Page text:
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In a time when the reputation of an organization or a leader can be shattered by the click of a mouse, transparency is often a matter of survival in a world of global competition. But as stakeholders in different organizations increasingly clamor for transparency, what are they truly asking for? What is the promise of transparency? What are its very real risks? And why is it essential that leaders understand it? In this book, distinguished authors Warren Bennis, Daniel Goleman, and James O'Toole explore what it means to be a transparent leader, create a transparent organization, and live in an ever more transparent world culture.
In three interconnected essays, they examine transparency from three different vantage pointswithin and between organizations, in terms of personal responsibility, and finally, in the context of the new digital realityall with an emphasis on how these relate to leaders and leadership. The first essay explores an urgent dilemma for every contemporary leader: how to create a culture of candor. The second essaywith the provocative title "Speaking Truth to Power"discusses a prerequisite for transparency and a responsibility we too often fail to fulfill. The final essay explores how digital technology is making the entire world more transparent.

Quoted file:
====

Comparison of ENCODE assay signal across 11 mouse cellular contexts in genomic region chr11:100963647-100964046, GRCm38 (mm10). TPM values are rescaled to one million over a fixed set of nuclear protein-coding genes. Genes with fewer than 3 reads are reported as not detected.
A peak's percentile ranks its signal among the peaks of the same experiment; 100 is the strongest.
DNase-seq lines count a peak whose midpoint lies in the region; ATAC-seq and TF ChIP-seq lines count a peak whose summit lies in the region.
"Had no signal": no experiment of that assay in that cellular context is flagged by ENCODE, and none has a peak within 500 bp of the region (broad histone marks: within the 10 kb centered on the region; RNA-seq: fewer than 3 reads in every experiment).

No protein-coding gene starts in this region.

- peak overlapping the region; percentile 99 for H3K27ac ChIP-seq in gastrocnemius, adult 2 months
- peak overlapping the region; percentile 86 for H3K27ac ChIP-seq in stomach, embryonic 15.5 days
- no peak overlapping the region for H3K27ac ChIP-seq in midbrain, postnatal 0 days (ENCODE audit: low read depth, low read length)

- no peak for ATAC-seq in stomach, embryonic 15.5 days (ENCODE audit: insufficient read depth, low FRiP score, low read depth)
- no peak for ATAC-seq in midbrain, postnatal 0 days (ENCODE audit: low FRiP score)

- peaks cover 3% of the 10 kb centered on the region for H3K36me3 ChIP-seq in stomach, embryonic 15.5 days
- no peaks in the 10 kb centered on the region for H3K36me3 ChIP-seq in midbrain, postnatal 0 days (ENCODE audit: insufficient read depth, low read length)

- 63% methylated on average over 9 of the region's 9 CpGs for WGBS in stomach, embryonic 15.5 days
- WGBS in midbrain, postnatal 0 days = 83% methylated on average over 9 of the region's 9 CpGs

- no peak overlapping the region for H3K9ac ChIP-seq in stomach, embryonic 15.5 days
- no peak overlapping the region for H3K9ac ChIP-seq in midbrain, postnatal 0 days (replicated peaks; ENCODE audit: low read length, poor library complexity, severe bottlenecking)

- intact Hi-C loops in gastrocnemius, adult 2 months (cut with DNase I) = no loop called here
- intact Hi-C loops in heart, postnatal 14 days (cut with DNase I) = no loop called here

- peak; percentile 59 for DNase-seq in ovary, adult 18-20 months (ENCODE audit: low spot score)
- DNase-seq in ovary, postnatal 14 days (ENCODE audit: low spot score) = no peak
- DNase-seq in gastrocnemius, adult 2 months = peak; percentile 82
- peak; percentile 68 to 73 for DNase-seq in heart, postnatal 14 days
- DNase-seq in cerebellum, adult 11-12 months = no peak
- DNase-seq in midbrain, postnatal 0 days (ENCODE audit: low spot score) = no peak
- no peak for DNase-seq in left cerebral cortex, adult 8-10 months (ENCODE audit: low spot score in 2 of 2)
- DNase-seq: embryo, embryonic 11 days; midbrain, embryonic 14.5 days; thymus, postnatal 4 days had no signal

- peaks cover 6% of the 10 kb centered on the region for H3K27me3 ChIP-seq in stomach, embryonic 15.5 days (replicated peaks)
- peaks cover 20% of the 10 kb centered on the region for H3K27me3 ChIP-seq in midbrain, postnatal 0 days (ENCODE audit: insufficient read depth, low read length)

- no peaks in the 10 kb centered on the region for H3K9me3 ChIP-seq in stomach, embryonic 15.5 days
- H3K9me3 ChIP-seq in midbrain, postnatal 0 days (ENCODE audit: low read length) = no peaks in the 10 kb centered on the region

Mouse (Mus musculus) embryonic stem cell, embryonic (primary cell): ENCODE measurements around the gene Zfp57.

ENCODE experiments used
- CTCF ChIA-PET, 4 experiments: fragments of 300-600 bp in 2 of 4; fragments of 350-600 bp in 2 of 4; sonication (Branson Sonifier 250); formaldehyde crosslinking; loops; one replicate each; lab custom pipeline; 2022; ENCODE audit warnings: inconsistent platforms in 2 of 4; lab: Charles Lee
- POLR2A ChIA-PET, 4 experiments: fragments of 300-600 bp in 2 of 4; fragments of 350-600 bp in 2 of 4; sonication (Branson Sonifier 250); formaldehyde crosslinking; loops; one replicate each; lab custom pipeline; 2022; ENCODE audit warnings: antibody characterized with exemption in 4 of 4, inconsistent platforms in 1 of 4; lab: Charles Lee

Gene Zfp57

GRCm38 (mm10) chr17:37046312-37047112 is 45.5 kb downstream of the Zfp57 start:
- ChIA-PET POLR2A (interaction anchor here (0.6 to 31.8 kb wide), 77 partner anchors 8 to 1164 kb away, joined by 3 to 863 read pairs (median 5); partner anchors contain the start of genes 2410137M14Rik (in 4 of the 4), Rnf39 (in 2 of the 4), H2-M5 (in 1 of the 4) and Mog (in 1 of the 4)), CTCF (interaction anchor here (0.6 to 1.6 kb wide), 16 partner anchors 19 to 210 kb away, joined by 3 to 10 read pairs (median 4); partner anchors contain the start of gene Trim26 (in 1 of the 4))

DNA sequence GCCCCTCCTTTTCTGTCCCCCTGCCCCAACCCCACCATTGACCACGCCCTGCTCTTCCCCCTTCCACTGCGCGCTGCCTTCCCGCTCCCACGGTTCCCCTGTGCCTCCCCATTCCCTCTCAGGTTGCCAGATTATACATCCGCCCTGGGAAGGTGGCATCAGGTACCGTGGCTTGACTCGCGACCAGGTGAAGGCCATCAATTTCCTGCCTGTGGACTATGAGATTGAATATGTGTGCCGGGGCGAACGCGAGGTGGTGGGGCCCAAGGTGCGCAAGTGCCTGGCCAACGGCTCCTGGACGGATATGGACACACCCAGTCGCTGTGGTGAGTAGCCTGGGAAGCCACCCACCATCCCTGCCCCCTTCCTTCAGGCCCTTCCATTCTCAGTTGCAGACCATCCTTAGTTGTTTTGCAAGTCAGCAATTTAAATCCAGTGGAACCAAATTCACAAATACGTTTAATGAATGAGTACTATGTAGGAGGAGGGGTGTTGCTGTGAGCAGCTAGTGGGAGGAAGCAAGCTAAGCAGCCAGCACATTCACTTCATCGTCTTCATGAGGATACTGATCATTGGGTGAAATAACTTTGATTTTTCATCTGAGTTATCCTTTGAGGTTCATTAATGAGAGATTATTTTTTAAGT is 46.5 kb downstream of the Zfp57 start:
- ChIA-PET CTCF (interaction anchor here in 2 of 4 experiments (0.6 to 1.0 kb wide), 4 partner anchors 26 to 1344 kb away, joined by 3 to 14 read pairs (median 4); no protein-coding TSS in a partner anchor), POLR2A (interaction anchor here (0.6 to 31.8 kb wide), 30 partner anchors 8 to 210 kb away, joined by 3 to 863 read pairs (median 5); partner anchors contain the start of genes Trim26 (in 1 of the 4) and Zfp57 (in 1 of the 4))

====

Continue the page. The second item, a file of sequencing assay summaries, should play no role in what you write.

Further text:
Combining theory and experience, this book offers both a long view of transparency and a wealth of practical advice. The ideas in each chapter will make anyone both a better follower and a better leader.
Transparency: How Leaders Create a Culture of Candor is a compilation of three essays from organizational behavior and management luminaries musing on the advantages and... Read morePublished on July 1, 2011 by Brittany Turner
The many instructive, illustrative business stories remain the highlight of this book for me. O'Toole's section on 'Speaking Truth To Power' , while difficult to put in practice... Read morePublished on May 29, 2011 by Bill Wiersma
Interesting views. Definately would love to see some of these ideas work in the real world.Published on June 7, 2010 by Jeremiah Siebert
I found Bennis et al.'s book to be extremely useful in identifying and disucssing why creating or changing an organization's culture to one of transparency is necessary. Read morePublished on February 24, 2010 by P. Duncan
I won't be buying this either, due to a lack of a Kindle version. I will likely scan it at the library if I happen upon it again. Read morePublished on June 29, 2009 by Principal
' Was humored by the jargon, adages, maxims and quips, for example some generic "none of us is as smart as all of us", "imperial nakedness", "old saw", and some... Read more
At 144 pages, you could finish this slim volume in an evening. Its three, smoothly written essays combine to make an engaging book. Read morePublished on February 19, 2009 by Rolf Dobelli